How To Install Redis Server on Debian 11

How To Install Redis Server on Debian 11

Redis stands for Remote Dictionary Server and is an open-source data store. It supports various types of abstract data structures such as maps, lists, data sets, streams, strings, etc.

It was initially released back in 2009 and is one of the most popular key-value database applications when it comes to open-source. Redis usually writes data to a file system every 2 seconds, so that if there is a complete system failure, very little data would be lost.

installing redis server on debian 11

In this tutorial, we’ll cover all steps to install and run the Redis server on Debian 11.

Prerequisites

  • Server running Debian 11
  • Root access

Installing Redis Server

The Redis package is by default included on Debian 11 repository. You can proceed with a pre-update before the installation:

apt-get update -y; apt-get upgrade -y

After the update is done, you can install Redis with this command:
apt-get install redis-server -y

Once your installation is done, you can check the status from your redis with the following command:
systemctl status redis-server

You should see an output like this:

root@server:~# systemctl status redis-server
● redis-server.service - Advanced key-value store
     Loaded: loaded (/lib/systemd/system/redis-server.service; enabled; vendor preset: enabled)
     Active: active (running) since Sat 2021-11-27 01:54:46 EST; 49s ago
       Docs: http://redis.io/documentation,
             man:redis-server(1)
   Main PID: 14406 (redis-server)
     Status: "Ready to accept connections"
      Tasks: 5 (limit: 4678)
     Memory: 7.2M
        CPU: 244ms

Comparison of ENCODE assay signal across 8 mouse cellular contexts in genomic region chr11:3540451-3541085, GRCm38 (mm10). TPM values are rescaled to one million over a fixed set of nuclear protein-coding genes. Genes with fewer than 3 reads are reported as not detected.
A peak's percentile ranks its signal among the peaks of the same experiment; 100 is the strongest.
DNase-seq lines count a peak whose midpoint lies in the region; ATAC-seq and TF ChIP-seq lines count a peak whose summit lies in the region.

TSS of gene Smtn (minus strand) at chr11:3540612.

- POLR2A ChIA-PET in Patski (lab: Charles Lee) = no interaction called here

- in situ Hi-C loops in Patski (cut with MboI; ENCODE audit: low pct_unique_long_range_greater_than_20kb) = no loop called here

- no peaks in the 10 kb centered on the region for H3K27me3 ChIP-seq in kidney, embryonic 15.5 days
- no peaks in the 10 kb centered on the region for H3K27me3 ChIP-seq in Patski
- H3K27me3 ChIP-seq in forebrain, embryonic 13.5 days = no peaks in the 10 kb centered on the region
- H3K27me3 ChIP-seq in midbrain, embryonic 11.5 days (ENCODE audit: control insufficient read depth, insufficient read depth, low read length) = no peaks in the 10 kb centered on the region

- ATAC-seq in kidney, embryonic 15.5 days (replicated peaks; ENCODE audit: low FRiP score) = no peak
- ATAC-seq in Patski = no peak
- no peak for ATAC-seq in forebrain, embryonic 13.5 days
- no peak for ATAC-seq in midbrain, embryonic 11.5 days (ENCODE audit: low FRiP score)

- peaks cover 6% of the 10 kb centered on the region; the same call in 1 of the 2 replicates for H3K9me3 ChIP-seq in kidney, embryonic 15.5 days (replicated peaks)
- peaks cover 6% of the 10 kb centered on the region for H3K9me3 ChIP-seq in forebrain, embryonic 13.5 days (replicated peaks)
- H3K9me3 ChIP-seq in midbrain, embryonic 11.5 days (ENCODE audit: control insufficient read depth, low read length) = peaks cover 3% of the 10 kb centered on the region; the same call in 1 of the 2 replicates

CGroup: /system.slice/redis-server.service
             └─14406 /usr/bin/redis-server 127.0.0.1:6379

Nov 27 01:54:46 server.domain.com systemd[1]: Starting Advanced key-value store...
Nov 27 01:54:46 server.domain.com systemd[1]: Started Advanced key-value store.

Configuring Redis

Generally, the usage for Redis is for caching purposes. We need now to edit the config file located at:
/etc/redis/redis.conf

And will define a memory limit to our instance, by adding the following lines at the end of our file:
maxmemory 500mb maxmemory-policy allkeys-lru

If you want your redis to be publicly accessible, you need to comment on the following line on the above file:
#bind 127.0.0.1 ::1

Then just restart your redis with:
service redis restart

You can see on which port Redis is running with this command:
ss -tulpn | grep redis

You should see an output like this:

tcp   LISTEN 0      511          0.0.0.0:6379      0.0.0.0:*    users:(("redis-server",pid=14634,fd=7))
tcp   LISTEN 0      511             [::]:6379         [::]:*    users:(("redis-server",pid=14634,fd=6))

So, in the above output, we can see the port in my case is 6379. To fully enable remote access, it’s needed to set protected-mode to NO, so, to do that we need to run this command:

root@server:~# redis-cli CONFIG SET protected-mode no
Output: OK

Once you are done, your Redis is ready to be used and you should be able to connect to it without problems. You can test the remote connection by running the following command:

root@server:~# redis-cli -h `hostname -i` ping
PONG

That’s it. You have successfully installed Redis server on your Debian 11. Of course, if you have any Linux VPS hosting with us, you don’t need to do this installation.

setting up redis server on debian 11

Our admins are available 24/7/365 to help you with those steps and would gladly set up any additional installation, for free.

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